tonsillopharyngitis%20-%20acute
TONSILLOPHARYNGITIS - ACUTE
Patients with group A beta-hemolytic streptococcal pharyngitis have classic symptoms of tonsillar swelling/exudates, tender anterior cervical lymphadenopathy, with no cough but with fever of >38ºC.
Clinical features suggestive of a viral etiology are conjunctivitis, absence of fever, coryza, cough, diarrhea, anterior stomatitis, hoarseness, discrete ulcerative lesions, rhinorrhea and viral exanthem and/or enanthem.
Antibiotics will not be needed for every patient that presents with sore throat but it should not be withheld if the clinical condition is severe or group A beta-hemolytic streptococcus is suspected.

Definition

  • Tonsillopharyngitis is the acute inflammation of the pharynx, tonsils, or both

Etiology

  • Caused by gram-positive cocci known as S pyogenes
  • This organism exhibits beta-hemolysis on blood agar plates
  • They belong to group A Lancefield classification system for beta-hemolytic strep infection
Mode of Transmission
  • Spreads through person-to-person contact, usually through saliva or nasal secretions from an infected person
  • The primary reservoir of group A streptococcus are the humans
  • The disease is easily transmitted in the following places:
    • Schools
    • Day care centers
    • Military training facilities
  • Transmission via food is rare and if transmission happens, it is most of the time due to improper handling of food
  • Pets and the use of household items such as plates and toys cannot transmit the disease or bacteria

Signs and Symptoms

Clinical Features Suggestive of Group A Beta-Hemolytic Streptococci Pharyngitis

  • The incubation period is approximately 2-7 days

Most Classic Symptoms:

  • Tonsillar swelling/exudates
  • Tender anterior cervical lymphadenopathy
  • Absence of cough
  • Fever >38°C

Other Features of Group A Beta-Hemolytic Streptococci Pharyngitis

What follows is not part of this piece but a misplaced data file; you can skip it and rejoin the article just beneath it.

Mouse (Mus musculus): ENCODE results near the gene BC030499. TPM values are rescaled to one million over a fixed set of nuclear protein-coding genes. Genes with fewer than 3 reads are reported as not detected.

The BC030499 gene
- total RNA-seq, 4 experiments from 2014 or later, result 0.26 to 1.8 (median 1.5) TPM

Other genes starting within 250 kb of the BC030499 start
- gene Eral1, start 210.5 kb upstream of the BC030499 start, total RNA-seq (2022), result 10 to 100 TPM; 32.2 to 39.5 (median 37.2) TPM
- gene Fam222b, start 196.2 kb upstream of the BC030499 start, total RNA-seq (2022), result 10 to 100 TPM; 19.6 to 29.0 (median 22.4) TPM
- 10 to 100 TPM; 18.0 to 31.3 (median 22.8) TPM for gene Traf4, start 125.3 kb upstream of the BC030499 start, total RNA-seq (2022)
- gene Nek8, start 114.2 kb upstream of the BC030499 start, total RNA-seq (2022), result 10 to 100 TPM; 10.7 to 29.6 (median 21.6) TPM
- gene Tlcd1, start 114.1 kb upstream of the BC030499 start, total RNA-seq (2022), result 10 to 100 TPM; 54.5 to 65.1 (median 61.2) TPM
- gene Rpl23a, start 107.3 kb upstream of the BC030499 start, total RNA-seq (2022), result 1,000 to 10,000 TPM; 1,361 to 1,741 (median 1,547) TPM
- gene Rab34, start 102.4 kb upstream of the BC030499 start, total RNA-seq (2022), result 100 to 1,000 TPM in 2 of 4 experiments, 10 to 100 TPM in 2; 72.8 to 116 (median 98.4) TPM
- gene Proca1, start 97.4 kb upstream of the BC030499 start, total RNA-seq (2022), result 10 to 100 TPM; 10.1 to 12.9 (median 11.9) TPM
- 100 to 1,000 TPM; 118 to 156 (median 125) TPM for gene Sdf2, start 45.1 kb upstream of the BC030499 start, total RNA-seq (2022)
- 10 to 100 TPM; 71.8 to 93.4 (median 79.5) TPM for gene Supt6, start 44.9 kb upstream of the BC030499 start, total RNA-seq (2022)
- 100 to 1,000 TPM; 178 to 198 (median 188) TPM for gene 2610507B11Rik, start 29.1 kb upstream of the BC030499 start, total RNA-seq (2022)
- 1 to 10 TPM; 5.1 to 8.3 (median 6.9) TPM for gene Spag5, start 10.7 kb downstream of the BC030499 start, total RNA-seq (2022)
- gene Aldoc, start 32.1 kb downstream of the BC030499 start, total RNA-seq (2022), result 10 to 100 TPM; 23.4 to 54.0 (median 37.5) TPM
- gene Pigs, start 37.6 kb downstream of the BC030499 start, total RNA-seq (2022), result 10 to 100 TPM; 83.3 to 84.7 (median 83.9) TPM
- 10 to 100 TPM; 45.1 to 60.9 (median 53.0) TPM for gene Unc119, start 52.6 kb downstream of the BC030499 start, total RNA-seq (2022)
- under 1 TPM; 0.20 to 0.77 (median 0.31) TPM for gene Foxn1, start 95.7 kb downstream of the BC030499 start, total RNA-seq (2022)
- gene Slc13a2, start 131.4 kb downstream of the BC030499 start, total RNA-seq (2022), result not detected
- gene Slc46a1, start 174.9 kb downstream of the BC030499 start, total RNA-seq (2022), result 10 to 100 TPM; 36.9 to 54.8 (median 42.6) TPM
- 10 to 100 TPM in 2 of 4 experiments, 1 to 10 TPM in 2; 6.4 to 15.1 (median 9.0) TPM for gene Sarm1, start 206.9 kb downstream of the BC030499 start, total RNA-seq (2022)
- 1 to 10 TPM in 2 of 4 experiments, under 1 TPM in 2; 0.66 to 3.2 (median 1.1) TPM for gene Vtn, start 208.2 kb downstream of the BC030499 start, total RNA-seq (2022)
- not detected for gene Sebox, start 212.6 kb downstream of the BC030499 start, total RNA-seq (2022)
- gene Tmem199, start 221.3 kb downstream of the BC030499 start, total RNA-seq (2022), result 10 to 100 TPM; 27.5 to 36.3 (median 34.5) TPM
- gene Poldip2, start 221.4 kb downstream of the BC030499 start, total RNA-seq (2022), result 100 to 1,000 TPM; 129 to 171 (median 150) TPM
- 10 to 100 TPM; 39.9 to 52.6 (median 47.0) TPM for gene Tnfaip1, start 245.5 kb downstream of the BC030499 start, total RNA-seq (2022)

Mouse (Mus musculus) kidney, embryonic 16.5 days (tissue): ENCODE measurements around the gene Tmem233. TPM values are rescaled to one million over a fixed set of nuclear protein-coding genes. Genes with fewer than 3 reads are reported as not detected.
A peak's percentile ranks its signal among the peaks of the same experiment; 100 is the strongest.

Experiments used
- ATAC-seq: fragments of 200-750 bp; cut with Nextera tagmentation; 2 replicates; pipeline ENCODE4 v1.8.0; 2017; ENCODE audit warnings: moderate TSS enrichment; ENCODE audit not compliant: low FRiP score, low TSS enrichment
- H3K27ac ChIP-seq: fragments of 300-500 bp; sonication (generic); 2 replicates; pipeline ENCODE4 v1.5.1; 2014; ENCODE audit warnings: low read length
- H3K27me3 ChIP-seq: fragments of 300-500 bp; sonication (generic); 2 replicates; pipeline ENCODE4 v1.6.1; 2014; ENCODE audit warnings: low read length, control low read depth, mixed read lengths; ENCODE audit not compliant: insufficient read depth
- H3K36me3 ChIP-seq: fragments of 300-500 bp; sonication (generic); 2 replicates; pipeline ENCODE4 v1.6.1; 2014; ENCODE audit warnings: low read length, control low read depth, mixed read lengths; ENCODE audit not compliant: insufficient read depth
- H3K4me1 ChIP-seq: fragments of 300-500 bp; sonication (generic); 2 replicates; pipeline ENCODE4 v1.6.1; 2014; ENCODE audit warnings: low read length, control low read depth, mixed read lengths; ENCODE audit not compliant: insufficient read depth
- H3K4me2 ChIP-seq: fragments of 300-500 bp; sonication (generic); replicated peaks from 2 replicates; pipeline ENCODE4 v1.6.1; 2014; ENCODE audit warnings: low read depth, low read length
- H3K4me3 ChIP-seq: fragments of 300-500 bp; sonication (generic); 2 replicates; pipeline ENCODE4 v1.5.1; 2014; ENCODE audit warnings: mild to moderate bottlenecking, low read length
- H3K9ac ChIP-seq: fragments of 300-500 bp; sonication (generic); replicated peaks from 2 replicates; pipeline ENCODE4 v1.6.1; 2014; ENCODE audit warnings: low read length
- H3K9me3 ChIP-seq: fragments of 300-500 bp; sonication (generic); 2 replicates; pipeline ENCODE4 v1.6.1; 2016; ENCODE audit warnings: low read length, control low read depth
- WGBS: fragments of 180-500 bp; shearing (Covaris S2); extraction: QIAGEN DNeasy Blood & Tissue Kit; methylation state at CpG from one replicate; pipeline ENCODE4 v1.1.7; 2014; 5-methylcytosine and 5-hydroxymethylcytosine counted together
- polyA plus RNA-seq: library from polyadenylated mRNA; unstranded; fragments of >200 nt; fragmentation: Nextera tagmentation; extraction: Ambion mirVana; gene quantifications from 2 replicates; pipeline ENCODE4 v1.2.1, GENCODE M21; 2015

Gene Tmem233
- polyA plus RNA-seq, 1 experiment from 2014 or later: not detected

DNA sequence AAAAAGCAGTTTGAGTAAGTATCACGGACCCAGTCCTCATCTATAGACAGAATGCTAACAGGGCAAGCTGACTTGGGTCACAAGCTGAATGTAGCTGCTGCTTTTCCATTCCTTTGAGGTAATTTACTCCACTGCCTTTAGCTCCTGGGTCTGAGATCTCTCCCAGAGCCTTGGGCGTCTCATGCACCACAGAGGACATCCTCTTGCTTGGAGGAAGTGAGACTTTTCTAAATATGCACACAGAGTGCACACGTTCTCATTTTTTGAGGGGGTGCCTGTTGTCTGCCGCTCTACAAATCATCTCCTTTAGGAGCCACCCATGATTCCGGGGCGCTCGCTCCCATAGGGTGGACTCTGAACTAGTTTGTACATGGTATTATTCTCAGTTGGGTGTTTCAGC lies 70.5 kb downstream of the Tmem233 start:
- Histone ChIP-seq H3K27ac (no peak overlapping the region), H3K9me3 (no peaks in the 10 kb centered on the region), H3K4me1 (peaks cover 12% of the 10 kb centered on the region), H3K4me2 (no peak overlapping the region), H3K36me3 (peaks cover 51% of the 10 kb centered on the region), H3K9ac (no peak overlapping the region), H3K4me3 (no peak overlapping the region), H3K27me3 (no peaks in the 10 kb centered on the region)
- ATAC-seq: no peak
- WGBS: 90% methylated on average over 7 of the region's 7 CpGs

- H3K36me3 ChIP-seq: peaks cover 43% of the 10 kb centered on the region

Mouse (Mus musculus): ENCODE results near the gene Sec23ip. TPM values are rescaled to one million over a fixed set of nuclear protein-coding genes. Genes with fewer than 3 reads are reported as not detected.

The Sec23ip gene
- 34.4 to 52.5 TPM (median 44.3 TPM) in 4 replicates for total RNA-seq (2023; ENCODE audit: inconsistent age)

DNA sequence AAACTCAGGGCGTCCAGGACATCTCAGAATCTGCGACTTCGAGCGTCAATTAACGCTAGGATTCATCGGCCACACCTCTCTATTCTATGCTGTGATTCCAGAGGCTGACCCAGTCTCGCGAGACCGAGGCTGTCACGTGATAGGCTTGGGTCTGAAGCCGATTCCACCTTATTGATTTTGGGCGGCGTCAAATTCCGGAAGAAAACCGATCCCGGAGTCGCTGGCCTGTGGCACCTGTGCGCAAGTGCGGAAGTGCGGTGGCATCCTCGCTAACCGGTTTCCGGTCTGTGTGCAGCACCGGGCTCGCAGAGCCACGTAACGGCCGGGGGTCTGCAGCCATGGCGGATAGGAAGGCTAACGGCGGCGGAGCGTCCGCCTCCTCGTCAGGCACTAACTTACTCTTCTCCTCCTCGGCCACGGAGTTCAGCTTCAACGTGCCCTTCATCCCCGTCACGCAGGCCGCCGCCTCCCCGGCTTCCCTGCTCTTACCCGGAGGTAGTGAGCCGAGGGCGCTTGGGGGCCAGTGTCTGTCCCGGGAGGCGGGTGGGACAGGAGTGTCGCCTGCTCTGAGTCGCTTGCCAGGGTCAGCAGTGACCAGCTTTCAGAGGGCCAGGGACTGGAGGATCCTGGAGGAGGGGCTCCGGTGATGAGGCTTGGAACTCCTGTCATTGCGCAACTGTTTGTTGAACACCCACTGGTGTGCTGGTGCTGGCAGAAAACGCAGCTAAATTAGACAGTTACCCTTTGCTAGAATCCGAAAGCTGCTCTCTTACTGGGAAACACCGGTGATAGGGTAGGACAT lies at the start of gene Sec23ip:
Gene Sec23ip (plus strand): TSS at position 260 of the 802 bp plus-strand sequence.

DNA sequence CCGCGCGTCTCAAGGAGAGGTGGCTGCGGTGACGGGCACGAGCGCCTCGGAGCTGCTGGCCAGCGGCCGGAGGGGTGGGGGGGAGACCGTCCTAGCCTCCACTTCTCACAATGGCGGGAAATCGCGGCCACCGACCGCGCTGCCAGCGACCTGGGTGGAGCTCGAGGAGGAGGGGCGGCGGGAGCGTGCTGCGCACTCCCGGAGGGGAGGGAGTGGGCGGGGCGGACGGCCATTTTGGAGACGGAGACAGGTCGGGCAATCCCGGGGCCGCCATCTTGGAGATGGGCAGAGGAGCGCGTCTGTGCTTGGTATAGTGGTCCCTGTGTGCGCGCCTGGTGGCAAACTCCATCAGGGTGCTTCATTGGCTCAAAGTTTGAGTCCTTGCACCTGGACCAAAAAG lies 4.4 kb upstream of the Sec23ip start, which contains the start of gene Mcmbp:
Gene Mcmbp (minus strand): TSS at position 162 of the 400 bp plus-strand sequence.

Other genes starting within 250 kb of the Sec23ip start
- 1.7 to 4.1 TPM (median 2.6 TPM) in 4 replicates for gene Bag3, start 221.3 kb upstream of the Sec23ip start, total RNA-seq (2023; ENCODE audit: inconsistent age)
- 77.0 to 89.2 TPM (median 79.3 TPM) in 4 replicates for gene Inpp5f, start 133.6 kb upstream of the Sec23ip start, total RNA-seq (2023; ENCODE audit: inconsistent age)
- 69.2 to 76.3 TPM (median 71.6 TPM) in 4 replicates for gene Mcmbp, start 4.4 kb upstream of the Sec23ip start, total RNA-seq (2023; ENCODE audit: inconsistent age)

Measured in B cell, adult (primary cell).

• History of exposure
  • Sudden onset of sore throat
  • Pain on swallowing
  • Petechiae on soft palate (“doughnut” lesions)
  • Scarlet fever rash
  • Beefy red, swollen uvula
  • Tonsillopharyngeal inflammation & erythema with or without exudates
  • Headache
  • Nausea & vomiting (N/V)
  • Abdominal pain
  • Malodorous breath

Clinical Features Suggestive of a Viral Etiology:

  • Absence of fever
  • Conjunctivitis
  • Coryza
  • Cough
  • Diarrhea
  • Anterior stomatitis
  • Hoarseness
  • Discrete ulcerative lesions
  • Rhinorrhea
  • Viral exanthem and/or enanthem

Risk Factors

  • Commonly infects children aged 5-15 years old & rare in <3 years old
  • Parents of school-aged children and other adults who are in close contact with the infected individual
  • Crowded places like day care centers, schools and military barracks
Digital Edition
Asia's trusted medical magazine for healthcare professionals. Get your MIMS Infectious Diseases - Malaysia digital copy today!
Sign In To Download
Editor's Recommendations
Most Read Articles
Jairia Dela Cruz, 30 Aug 2019
Infection with hepatitis B virus (HBV) does not appear to independently affect pregnancy outcomes, although it contributes to prolonged infertility, higher odds of secondary infertility, ovulatory disorders and reduced implantation rate, a study has found.
Dr. Joseph Delano Fule Robles, 23 Jan 2019

Scientists from the Department of Microbiology, University of Hong Kong (HKU) recently discovered a compound with broad antiviral activity against viruses causing Middle East Respiratory Syndrome (MERS), avian flu (H7N9), severe acute respiratory syndrome (SARS) and Zika fever.

Pank Jit Sin, 27 Jun 2019

How does it feel to be told one has contracted HIV? How equipped are doctors when breaking the news to a patient that he or she has been diagnosed with HIV? Are we able to provide people living with HIV (PLHIV) the counselling and skills required to take them through this difficult period of life? MIMS Doctor speaks to Dr Julian Hong, a general physician practicing in Singapore, about the challenges faced by both patients and doctors when faced with the difficult topic of HIV.